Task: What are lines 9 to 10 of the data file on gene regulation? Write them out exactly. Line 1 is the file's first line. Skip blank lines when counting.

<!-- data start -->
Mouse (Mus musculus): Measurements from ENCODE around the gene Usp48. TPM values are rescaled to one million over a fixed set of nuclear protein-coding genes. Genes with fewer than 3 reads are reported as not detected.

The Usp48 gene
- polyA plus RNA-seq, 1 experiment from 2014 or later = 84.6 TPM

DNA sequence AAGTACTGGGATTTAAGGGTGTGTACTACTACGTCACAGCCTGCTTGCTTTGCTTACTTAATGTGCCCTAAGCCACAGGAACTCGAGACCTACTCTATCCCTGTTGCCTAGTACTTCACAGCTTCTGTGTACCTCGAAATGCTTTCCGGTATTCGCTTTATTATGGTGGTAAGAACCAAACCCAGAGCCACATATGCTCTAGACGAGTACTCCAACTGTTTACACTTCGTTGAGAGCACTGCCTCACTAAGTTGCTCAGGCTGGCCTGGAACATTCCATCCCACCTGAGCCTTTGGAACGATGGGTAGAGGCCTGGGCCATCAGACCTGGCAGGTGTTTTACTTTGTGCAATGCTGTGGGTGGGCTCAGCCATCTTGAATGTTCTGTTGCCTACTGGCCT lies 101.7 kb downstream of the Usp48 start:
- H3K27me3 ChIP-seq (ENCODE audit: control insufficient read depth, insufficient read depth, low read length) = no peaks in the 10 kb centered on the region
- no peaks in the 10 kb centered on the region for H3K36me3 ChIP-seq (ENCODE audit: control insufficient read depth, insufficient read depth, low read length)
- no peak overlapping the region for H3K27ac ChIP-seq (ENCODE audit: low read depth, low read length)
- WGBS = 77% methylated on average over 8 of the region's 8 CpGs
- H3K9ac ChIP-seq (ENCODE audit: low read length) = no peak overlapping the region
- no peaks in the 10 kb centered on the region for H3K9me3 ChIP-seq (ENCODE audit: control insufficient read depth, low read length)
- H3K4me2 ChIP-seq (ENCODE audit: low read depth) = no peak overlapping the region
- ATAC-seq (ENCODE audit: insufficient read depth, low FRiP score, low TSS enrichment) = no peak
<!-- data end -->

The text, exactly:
- H3K9ac ChIP-seq (ENCODE audit: low read length) = no peak overlapping the region
- no peaks in the 10 kb centered on the region for H3K9me3 ChIP-seq (ENCODE audit: control insufficient read depth, low read length)